Some University of Toronto students spent their reading weeks in Weston and Mount Dennis pitching in on various community projects.
The students went to the LEF, the WKNC, The Jane Street Hub, and Laura Albanese’s office. They were busy, too—painting, helping out with clients, and work that isn’t particularly glamourous, like organizing the clothing room at the WKNC and cleaning up.
InsideToronto and the Learning Enrichment Foundation are launching a new website to reimagine the Kodak lands. They are asking for your submissions. InsideToronto has an interesting article on the possibilities.
“The former Kodak lands are at one end of the project and we’re big believers the entire community has to be involved in their redevelopment,” he said. “We love to play a role of catalyst for community discussions.”
UrbanArts, mural painters par excellence, were given a nice grant by the city to paint a mural in the Denison Road underpass. The mural will be done in partnership with Frontlines.
According to the city, “Acclaimed artist Jim Bravo will work with 10 youth artists to create the mural ‘Bridging the Changing Times,’ which will consist of a series of camera framed renderings of the Weston Rd and Mount Dennis communities in various stages of their industrial, economic and cultural evolution.”
The city gave $27,247 for the project.
Frances Nunziata’s office also reports that the Learning Enrichment Foundation is hiring interns for the summer. All the jobs are posted online.
I’m still mad that I didn’t get win the $56 million 6/49 draw—I just knew that it was my time—but at least I know that my eight bits were well spent. The Ontario Trillium Foundation has given all of my money, and another $490,000 besides, to Weston community groups.
UrbanArts picked up $224,000, The WKNC $110,000, and the LEF $156,000.
We’re not big National Post readers at the Norman household, so we nearly missed a really nice article on Weston Wheels, the local charity bike shop.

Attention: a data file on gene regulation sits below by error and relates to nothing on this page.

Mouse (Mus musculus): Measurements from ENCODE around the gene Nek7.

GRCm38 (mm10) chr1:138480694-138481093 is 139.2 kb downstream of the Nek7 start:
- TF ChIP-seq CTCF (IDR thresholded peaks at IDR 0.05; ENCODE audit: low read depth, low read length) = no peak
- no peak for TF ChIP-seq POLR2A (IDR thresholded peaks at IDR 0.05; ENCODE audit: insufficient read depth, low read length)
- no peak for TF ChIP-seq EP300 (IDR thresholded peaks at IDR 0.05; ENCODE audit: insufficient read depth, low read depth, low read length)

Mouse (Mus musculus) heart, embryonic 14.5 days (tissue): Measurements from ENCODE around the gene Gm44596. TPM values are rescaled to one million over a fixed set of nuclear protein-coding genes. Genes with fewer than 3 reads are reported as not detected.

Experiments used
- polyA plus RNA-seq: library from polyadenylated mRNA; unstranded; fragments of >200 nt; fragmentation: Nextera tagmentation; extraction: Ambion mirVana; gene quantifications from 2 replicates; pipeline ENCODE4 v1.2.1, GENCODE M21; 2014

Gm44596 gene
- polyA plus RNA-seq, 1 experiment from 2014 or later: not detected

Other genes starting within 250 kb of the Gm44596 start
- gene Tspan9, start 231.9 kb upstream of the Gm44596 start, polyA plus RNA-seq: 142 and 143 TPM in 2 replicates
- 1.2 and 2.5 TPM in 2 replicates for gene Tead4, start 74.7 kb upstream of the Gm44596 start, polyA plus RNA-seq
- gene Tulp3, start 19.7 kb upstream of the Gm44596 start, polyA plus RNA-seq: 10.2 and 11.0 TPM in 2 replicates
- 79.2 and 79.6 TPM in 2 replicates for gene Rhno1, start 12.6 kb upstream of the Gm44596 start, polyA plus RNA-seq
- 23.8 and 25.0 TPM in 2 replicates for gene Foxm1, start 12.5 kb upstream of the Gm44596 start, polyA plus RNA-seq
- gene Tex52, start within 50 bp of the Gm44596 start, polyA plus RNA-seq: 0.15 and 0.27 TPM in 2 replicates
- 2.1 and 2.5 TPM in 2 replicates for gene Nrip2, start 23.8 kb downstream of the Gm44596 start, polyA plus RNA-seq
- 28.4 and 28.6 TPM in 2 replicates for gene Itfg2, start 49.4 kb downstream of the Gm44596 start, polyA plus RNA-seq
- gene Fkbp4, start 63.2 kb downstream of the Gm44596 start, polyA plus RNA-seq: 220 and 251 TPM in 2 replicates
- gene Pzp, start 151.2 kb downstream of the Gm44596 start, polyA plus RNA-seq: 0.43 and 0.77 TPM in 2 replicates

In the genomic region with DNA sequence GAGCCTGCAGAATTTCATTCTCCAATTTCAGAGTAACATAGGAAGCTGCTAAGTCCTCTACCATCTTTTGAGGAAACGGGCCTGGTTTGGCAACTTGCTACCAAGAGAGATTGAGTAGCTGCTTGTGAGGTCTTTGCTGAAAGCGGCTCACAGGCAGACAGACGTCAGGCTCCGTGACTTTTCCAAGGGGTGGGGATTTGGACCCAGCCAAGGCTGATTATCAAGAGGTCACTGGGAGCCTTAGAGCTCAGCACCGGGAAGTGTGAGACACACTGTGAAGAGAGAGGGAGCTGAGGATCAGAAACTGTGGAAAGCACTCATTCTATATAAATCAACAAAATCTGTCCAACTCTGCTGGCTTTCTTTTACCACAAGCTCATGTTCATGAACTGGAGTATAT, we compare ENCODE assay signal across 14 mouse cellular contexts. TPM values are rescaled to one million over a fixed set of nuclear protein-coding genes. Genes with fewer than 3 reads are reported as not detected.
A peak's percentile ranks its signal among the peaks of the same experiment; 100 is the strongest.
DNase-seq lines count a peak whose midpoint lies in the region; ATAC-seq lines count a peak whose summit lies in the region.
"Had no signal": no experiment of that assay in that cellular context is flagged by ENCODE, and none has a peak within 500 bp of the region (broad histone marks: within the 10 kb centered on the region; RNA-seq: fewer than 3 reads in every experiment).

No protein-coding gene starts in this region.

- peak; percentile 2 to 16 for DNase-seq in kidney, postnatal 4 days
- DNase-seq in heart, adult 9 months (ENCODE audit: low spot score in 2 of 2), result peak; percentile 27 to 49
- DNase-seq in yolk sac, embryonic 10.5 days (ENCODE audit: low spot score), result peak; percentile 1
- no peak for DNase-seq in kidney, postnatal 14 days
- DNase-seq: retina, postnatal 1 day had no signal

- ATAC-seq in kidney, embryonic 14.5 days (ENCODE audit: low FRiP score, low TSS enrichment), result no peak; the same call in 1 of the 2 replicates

Cameron Richards is being modest. When, towards the end of summer, his fellow volunteers at Weston Wheels — a new youth-operated bike shop in the priority Mt. Dennis neighbourhood — absconded to get summer jobs (ones that paid), the Grade 12 student at York Memorial Collegiate Institute worked solo, dutifully coming in four or five days a week to help the modest flow of customers with warped wheels or busted gears.
“My mom wanted me out of the house for the summer; she told me to come here,” he says with a shrug….
To reinvigorate the project and attract both new youth volunteers and adult mentors, on Sept. 12, LEF and CCEDNet co-facilitated a strategic planning session cum six-month anniversary party. The roughly 35 attendees — staff from both organizations, past and would-be youth volunteers and curious community members — reviewed Weston Wheels’ initial goals and brainstormed ways to make the store sustainable. Ideas ranged from increased marketing to selling jewellery made from old bike parts.
Only one criticism. The headline writer says that Weston Wheels is in Etobicoke.
The Learning Enrichment Foundation is in the running for a big grant from the Aviva Community Fund. If you vote for their project,they stand a chance of winning the money they need to start an indoor farmers’ market in Mount Dennis.
The primary campus of the LEF is off Black Creek Drive. They offer job training, language education, newcomers’ services, and other programs for adults and youth, in a big, attractive building in an odd, industrial part of town.
On Thursdays, LEF has a market that sells fresh local food to a small number of customers. They’d like to grow the market by providing a dedicated staff member, children’s activities, and support and education for the vendors.